Hypothesis Testing is a statistical tool, that allows the resemblance of two or more process attributes – mean, median, and standard deviation. It provides a method to determine differences.

- An important part of a conclusion reached based on random sampling (statistical inference)
- A hypothesis is a statement we want to verify using data
- is there a difference?
- has there been a change?

- A hypothesis is a statement we want to verify using data
- Null and Alternative hypotheses are formed
- Level of risk and confidence required

- Experimentation is conducted, and interpret the results
- Fail to reject the null hypothesis
- No change. No difference, or…

- Reject the null hypothesis
- There is a change, a difference

- Fail to reject the null hypothesis

## What might we “Test” for?

We will be testing for a Change * or* Difference in Process…

- Central Tendency
- Mean, Median, Mode

- Variation
- Variance, Standard Deviation

- Proportion
- % (ratio, proportion)

- Frequency (of occurrence)
- Distribution of count/frequency

## Testing Protocol

- “
**Null” hypothesis (H0)**- This statement validates the status quo – no significant change will be observed. Any differences detected are purely due to chance and not a change in the process.
- Symbols:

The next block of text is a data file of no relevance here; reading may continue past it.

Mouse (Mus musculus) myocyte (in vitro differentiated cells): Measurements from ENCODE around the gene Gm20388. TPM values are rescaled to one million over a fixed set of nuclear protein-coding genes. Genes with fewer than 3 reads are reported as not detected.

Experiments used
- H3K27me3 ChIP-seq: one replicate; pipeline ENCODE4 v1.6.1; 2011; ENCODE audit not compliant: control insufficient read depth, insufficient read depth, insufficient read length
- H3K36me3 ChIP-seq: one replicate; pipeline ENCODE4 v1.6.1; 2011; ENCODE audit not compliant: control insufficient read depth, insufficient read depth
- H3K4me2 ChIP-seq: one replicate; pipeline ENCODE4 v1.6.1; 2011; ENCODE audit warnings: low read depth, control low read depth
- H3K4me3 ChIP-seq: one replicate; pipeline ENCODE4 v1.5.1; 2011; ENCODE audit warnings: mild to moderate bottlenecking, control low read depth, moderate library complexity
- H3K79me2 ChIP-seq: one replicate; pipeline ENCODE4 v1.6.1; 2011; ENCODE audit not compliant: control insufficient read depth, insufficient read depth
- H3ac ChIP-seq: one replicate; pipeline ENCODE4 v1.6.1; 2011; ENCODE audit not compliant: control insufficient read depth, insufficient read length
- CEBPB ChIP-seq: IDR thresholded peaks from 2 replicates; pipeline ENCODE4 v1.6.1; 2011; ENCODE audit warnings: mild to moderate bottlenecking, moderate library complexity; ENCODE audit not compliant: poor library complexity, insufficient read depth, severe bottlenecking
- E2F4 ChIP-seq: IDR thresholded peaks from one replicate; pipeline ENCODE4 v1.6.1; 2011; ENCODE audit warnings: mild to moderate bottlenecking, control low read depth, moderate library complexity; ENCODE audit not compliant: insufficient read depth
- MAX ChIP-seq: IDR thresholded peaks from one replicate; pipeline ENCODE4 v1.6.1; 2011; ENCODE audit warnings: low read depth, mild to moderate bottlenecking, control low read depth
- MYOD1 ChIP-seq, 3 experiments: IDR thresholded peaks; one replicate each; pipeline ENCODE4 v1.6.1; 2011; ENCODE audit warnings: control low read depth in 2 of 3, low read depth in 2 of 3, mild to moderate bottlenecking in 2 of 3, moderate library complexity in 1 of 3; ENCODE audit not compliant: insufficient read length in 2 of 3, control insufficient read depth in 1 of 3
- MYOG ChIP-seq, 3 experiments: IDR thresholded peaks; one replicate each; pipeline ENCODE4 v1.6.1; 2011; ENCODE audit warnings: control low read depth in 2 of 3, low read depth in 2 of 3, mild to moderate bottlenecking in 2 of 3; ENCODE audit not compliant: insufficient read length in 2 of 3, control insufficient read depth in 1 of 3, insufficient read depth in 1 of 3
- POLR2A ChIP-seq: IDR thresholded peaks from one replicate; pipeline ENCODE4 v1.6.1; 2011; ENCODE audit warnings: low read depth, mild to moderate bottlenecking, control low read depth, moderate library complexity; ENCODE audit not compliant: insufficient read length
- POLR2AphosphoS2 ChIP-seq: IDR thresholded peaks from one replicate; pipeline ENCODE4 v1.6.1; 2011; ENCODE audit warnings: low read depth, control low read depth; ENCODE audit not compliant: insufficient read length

- = (equals)
- < (not less than)
- > (not greater than)

- “Alternative” hypothesis (H1)
- This is a statement that there will be a difference in statistical significance detected; there has been a change.
- Symbols:
- <> (doesn’t equal)
- < (is less than)
- > (is greater than)

The hypotheses are complementary to each other. If one is true, the other is not true, and vice versa.

## If the *p* is low, the null must go!

When performing any statistical test, the outcome is based on sampling from the population; therefore, there is room for error. Most statistical tests are run with a 95% confidence level, indicating a 5% chance of making an error.

The decision to accept or reject the null hypothesis is predicated on the calculated * p *value. If the

*value is a smaller amount than or adequate to a preassigned significance level (normally set at 5%), then we reject the null hypothesis and accept the alternative.*

**p**A ** p** value will be calculated by the statistical software when running a hypothesis test.

**Types of Hypothesis Testing**

There are many different types of hypothesis tests, and they can be divided into two main categories:

- Parametric tests
- Makes inferences about parameters like mean and variance
- Based on assumptions of specific distributions (ex. “normal” or “t” distributions)

- Non-parametric tests
- Makes inferences about frequency distribution like median, distribution type
- Usually include sign and rank tests (a type of “math” used)
- Do not require normality assumptions (but have some assumptions… always check them!)

Depending on the type of data you have collected, and whether it’s normal or non-normal, several hypothesis tests are available for comparing process characteristics.